A side note: if you are considered to have a place of business in Germany (e.g. your friend's house where you store and pack goods before posting), you will also need to register as a business there, pay corporate/income tax, etc. So potentially you want to avoid this.

When people say it's the importer's duty to account for VAT, and this would be your customer, they are assuming 2 things:
1) that you hand over responsibility for the goods as soon as you put it in the post in Switzerland, so your customer is responsible for duties after that (probably true if you are chucking small things in the post, but bigger items with delivery companies / forwarders have varying terms and conditions), **AND**
2) that you have not exceeded any of the distance selling registration thresholds in the countries where the sellers are located

In recent times, tax authorities have been trawling sites like Ebay, Amazon, Etsy, etc to catch non-registered traders (especially sellers in China). There are also new laws being passed to push some responsibility to Ebay/Amazaon/etc themselves, and you may find that you cannot sell on these platforms unless you comply with their rules. For example:
https://tamebay.com/2018/03/amazon-u...march-5th.html

If you are hoping to post very small items, mark them as "gifts" and hope no-one notices, bear in mind that some countries have low (or nil) gift exemption limits, random inspections do happen...

You presumably will be paying Swiss VAT when you purchase your raw materials. Being voluntarily VAT registered in Switzerland would allow you to reclaim this (but would require you to also charge VAT to Swiss customers). It's no longer voluntary once over CHF 100k.

The above may not be exactly correct and I really suggest you do your own further research and/or get an advisor involved at the beginning. Once your advisor has shown you how to to the registrations and do your first VAT/MOSS filings, you could then get on with things yourself.
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Old 23.01.2019, 11:03
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Re: Selling good to the EU - Charge VAT?

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Again, the second user hasn't specified quantities, so we do not know as yet whether it is commercial or just at a private/hobby level you mentioned.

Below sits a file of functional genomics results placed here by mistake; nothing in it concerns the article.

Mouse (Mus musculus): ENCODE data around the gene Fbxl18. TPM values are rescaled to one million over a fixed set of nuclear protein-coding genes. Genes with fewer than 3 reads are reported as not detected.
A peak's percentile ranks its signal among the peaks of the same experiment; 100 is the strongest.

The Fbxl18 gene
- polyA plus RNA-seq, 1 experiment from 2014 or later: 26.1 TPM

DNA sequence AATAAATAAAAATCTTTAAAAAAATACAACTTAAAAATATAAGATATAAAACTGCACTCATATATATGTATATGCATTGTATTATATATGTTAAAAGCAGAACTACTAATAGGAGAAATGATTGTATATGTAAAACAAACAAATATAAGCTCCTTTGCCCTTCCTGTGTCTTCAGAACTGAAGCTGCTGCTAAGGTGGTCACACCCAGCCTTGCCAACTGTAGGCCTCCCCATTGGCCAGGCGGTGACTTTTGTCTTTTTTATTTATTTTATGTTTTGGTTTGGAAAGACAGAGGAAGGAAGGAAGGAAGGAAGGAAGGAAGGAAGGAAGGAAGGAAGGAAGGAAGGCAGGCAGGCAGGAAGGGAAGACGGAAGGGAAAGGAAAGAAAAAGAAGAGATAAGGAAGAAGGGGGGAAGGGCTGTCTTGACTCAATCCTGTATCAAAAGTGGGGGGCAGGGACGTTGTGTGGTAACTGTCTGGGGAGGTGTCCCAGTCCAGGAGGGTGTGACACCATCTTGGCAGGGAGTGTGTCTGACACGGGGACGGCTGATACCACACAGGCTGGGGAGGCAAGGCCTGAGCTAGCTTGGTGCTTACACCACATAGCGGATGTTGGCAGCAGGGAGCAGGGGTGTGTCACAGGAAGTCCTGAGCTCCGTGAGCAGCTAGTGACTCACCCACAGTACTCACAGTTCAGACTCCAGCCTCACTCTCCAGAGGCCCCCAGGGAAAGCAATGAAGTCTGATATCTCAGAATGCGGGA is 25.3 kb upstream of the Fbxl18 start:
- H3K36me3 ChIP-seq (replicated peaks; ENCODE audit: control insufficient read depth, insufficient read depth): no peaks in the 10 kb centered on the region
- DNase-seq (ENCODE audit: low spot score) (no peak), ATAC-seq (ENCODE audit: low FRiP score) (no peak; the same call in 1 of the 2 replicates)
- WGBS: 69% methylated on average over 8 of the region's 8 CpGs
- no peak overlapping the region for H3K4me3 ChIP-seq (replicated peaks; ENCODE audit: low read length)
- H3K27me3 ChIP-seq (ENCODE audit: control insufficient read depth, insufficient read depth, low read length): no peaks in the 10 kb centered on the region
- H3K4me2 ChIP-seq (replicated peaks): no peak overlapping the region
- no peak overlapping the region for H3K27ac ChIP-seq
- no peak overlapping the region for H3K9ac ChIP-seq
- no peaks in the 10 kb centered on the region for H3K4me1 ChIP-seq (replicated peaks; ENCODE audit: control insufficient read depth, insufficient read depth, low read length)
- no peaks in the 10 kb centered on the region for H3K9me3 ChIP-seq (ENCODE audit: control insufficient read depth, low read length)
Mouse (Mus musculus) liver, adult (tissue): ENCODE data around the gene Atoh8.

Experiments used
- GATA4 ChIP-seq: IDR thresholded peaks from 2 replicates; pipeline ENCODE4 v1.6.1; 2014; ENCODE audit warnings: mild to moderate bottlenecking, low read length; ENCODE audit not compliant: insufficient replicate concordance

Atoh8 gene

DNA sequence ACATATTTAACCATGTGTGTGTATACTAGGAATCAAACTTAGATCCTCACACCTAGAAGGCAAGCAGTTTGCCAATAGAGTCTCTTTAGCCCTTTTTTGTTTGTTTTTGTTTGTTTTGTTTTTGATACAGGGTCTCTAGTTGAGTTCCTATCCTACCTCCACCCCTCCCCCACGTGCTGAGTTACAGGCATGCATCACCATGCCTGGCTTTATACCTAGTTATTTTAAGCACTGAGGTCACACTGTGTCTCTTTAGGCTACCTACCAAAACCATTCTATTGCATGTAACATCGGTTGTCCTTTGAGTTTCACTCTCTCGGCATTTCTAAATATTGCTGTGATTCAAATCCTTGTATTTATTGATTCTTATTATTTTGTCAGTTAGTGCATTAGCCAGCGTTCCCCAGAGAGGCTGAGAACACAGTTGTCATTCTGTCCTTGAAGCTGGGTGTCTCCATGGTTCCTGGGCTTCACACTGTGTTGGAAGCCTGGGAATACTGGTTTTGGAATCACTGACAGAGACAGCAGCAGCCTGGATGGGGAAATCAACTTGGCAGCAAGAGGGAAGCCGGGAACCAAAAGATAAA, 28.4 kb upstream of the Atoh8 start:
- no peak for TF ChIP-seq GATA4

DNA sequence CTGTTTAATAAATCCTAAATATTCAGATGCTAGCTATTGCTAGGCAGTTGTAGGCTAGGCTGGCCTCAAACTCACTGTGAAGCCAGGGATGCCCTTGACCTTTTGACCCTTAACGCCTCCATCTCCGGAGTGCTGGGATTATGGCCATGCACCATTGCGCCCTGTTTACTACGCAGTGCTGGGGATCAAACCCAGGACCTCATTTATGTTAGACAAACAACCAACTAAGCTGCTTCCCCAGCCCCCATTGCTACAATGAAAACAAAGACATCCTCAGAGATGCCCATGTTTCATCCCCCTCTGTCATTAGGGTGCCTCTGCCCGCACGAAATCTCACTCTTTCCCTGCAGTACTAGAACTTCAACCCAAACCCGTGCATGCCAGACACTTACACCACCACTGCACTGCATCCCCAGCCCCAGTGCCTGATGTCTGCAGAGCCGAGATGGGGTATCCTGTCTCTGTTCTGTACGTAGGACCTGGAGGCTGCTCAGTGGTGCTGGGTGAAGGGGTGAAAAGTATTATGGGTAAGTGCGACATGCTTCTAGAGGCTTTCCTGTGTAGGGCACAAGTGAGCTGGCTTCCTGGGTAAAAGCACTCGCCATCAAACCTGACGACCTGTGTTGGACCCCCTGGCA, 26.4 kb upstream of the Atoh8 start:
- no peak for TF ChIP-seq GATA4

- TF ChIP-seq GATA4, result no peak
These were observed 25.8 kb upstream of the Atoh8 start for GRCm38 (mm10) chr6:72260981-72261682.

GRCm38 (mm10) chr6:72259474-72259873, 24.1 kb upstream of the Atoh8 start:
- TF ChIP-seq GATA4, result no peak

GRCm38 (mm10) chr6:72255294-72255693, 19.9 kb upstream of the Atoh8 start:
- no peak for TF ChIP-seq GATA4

The threshold for commercial (Gewerblich) in Germany is pretty low:
In general it is any independent, enduring activity with the aim to make profit.

The Swiss Customs specifies that any import with the intend to sale/resale is a commercial one https://www.ezv.admin.ch/ezv/de/home...anmeldung.html

Also German Customs specifies when a import is considered as private/non-commercial:
https://www.zoll.de/DE/Privatpersone...ngen_node.html
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Die Waren sind für den persönlichen Ge- oder Verbrauch bestimmt.
Die Reisemitbringsel dürfen ausschließlich zum persönlichen Gebrauch oder Verbrauch des Reisenden, für Angehörige seines Haushalts oder als Geschenk bestimmt sein. Ein entgeltliches Mitbringen für andere ist somit nicht möglich. Die Waren dürfen keinesfalls zu gewerblichen Zwecken bestimmt sein.
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Old 23.01.2019, 11:13
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Re: Selling good to the EU - Charge VAT?

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2) that you have not exceeded any of the distance selling registration thresholds in the countries where the sellers are located

In recent times, tax authorities have been trawling sites like Ebay, Amazon, Etsy, etc to catch non-registered traders (especially sellers in China). There are also new laws being passed to push some responsibility to Ebay/Amazaon/etc themselves, and you may find that you cannot sell on these platforms unless you comply with their rules. For example:
https://tamebay.com/2018/03/amazon-u...march-5th.html
Has the EU VAT regulations for such sales from outside the customs region (like Switzerland has no)? AFAIK this provisions only apply for intra-EU trade and items which are already in warehouses inside the EU but not for actual shipments from outside the EU.